CYCLING: Fall mountain biking off the busy, beaten path |

CYCLING: Fall mountain biking off the busy, beaten path

Catch a view of the desert valley from the Rabbit Valley trail system.
Todd Mallow |

As a cyclist, heck as a human being, living in this high-desert climate, we are all yearning for that first crisp fall morning. A morning that lets us know we can ride during the middle of the day and not be reduced to a heatstroke victim, covered in salty sweat,reeling from mild hallucinations brought on by the unrelenting heat.

Fall has always been my favorite season for riding; the racing is over (if that is your thing), the heat has subsided, there is no need to drive far from home into the mountains to enjoy a road or mountain bike ride. In fact, the trails right outside our door beckon us once more, and not since early spring have we taken as much pleasure in riding what was, just a month or so ago, a fiery furnace akin to the Gates of Mordor.

Fall in the Grand Valley has always meant, not having to get up at some ridiculous hour to ride my favorite trails and not running out of 100 ounces of water in 45 minutes or so.

One of my favorite fall riding destinations is Rabbit Valley. Rabbit Valley’s dozens and dozens of miles of shared-use trails are often overshadowed by the more popular Grand Valley trails such as Kokopelli, 18 Road and the Lunch Loops. Unlike their more popular brethren, the Rabbit Valley trail system is comprised of shared-use trails with most open to motorcycles and a few that are open to ATVs as well.

Two miles east of the Colorado/Utah border lies the trailhead for Rabbit Valley just off of I-70 exit 2. From this trailhead riding options abound in all directions. Over the years I have grown to love a big loop that takes riders north of I-70 and then west into the Utah desert along a double track that eventually takes riders under the interstate and onto a trail known as the Zion Curtain. After about five miles of rolling doubletrack and the aforementioned trip beneath I-70, the shared-use singletrack spurs off to the west and travels back toward the Colorado/Utah border.

Twisted, ancient junipers line the chunky sandstone singletrack as it winds in and out of arroyos until it bears south along an old fence-line climbing steadily until about mile 9-ish when it spits riders out onto a bench overlooking the entire Rabbit Valley trail system to the east and just inside of the westernmost part of the Colorado desert; pale veins of trails spider across the low valley floor in all directions. This is a popular spot for photographs and gulping down a gel or Snickers bar or perhaps a cool-ish can of PBR.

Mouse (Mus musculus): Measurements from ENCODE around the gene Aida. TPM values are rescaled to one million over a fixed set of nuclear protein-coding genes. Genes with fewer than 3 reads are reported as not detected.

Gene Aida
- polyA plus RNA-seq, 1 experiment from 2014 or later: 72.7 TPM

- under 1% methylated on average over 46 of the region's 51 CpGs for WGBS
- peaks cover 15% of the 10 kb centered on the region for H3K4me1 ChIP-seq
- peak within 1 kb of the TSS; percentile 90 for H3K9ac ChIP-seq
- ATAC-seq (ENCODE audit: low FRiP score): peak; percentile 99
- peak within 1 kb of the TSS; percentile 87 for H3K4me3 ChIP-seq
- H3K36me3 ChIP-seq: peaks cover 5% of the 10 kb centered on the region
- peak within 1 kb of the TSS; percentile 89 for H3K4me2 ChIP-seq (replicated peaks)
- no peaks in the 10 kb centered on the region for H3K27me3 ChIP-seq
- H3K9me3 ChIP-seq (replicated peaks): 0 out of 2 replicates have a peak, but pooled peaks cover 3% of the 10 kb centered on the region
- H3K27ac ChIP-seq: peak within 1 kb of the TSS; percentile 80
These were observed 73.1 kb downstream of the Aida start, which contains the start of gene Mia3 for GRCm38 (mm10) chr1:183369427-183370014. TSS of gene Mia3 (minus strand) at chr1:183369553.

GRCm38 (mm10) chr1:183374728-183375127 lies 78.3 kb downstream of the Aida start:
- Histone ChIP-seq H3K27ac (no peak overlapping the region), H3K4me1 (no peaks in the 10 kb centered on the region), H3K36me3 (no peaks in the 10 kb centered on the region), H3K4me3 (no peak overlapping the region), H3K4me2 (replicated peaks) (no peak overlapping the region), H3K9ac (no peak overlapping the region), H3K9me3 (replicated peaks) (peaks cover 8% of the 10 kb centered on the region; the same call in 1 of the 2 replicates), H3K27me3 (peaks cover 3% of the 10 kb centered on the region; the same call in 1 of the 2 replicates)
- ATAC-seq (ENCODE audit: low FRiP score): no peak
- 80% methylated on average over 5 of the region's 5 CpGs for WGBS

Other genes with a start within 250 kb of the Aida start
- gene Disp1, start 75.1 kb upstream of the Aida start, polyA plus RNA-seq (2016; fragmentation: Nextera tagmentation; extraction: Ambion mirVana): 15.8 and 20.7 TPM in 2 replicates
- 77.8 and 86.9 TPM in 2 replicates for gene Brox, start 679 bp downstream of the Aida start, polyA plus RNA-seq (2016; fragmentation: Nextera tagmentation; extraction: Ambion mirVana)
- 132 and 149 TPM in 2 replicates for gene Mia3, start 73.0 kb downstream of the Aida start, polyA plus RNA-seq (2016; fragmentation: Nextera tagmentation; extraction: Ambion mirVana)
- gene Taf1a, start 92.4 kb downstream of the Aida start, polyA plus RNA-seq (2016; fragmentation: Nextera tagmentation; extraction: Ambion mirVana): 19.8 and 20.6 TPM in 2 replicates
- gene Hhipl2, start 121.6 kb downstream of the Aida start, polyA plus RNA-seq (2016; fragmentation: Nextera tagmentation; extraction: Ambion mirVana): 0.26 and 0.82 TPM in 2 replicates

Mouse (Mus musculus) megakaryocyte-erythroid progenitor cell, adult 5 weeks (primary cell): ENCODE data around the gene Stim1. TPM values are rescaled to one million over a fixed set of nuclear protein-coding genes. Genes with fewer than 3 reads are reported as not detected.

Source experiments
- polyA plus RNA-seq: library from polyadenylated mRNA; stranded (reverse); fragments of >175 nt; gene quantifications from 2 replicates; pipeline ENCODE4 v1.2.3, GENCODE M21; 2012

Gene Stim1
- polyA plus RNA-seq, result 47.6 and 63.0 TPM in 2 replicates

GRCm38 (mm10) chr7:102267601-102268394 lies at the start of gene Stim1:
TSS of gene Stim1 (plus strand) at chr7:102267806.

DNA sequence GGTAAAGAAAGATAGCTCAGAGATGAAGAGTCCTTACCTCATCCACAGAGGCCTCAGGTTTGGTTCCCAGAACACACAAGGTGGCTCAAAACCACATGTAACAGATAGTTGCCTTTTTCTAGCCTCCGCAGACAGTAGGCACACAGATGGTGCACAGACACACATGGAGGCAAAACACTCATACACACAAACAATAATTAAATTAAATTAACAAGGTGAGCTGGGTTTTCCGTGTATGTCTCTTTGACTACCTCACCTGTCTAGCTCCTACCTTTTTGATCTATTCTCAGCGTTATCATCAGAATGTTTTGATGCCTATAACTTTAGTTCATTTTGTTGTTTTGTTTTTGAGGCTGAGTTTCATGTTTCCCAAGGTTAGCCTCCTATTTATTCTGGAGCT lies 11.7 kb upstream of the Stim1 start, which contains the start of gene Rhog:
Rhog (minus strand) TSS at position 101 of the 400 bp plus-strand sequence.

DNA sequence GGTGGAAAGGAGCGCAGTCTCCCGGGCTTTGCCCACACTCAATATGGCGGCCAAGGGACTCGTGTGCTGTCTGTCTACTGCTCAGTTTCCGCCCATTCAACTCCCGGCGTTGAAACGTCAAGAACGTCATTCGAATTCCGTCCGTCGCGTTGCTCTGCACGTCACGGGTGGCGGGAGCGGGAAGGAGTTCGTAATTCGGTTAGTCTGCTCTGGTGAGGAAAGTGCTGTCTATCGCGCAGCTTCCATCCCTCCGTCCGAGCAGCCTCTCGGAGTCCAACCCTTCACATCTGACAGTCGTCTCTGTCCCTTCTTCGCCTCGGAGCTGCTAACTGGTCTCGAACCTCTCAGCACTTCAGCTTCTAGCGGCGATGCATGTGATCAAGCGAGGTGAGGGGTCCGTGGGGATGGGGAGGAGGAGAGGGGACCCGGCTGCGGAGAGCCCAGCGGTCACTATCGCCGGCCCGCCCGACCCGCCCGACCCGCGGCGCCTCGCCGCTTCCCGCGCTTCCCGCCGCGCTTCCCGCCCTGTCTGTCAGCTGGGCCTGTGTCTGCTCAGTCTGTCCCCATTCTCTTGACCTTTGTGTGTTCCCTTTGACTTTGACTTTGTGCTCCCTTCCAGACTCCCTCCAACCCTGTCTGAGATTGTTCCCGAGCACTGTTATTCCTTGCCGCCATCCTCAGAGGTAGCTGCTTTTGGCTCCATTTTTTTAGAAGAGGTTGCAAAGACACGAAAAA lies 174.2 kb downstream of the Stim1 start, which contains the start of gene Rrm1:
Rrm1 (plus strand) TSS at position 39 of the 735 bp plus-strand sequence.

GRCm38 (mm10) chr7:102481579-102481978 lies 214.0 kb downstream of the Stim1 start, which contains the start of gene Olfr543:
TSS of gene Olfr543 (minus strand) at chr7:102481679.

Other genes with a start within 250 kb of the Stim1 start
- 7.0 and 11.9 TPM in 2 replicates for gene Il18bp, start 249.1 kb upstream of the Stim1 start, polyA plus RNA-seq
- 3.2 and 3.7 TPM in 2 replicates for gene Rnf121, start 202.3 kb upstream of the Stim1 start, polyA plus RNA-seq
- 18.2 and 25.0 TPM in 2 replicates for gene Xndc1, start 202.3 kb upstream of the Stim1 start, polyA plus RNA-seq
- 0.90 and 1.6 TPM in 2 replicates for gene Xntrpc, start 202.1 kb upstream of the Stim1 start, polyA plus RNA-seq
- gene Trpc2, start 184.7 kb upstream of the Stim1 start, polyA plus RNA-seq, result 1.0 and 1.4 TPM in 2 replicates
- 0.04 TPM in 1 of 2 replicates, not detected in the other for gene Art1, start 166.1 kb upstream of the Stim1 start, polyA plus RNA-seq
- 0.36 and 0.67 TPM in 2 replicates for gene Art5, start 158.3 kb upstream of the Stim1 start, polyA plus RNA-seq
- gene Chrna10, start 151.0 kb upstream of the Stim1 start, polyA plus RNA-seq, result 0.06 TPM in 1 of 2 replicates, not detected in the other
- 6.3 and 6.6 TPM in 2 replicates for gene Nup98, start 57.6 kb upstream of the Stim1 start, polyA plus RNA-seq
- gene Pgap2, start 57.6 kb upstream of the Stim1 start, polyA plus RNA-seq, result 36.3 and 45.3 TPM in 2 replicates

From the overlook, the trail climbs gently southward through an eerie patch of juniper remains where a not-so-long-ago wildfire raged. Tipping slightly west, the trail climbs more steeply and tops out on a rock-strewn plateau where the wrong line will likely result in a flat repair session as the trail points downward and speed builds crossing shark-finned sections and a few slick rock moves. The trail then spills out into a wash and climbs slightly to the precipice of what is arguably the trails steepest and most difficult descent. Many riders choose to walk this section, depending on how loose it is or if the normal lines are obliterated by coffee table-sized slabs of stone.

Once riders have made it beyond the crux of the ride, they are rewarded with a mostly downhill roller coaster of a descent, crossing washes and racing through stands of tall grasses for about three miles or so until the trail crosses a wide (usually dry) wash and climbs slightly toward a doubletrack that intersects the Kokopelli trail, which is a primitive jeep road at this point. From here riders have three choices; a right turn (north-northwest) takes them back to the Rabbit Valley trailhead via doubletrack that reconnects with the I-70 underpass, going straight ahead (due west) takes riders on a steep climb up to the deceptively difficult and ridiculously fun Westwater Mesa trails and a left (south) will roll toward the Colorado River and takes riders to the can’t miss ribbon of trail known as the Western Rim and eventually back to the Rabbit Valley trailhead. This final option provides the most fun-per-mile without getting as epic as the Westwater Mesa option.

Regardless of which trail you choose from the Rabbit Valley trailhead, the one thing that it has always impressed upon me is the sheer feeling of being isolated “out-there” as there are many sections where the only signs of civilization are tiny glints of light reflecting off of the windshields of vehicles along I-70. Even on the weekends, the Zion Curtain trail is relatively free of anything resembling a “crowd” and the dirt bikes are few and far between. For first-timers, a map or a local with knowledge will reduce the anxiety of getting turned around or stranded by a mechanical. The nearest services are in Mack so plan accordingly.

Todd Mallow is a long-time Grand Junction resident who has dabbled in both mountain biking and writing. Last year, he placed in the top 50 in the Leadville Trail 100 mountain bike race and has contributed several articles to the Ruby Canyon Cycles website.

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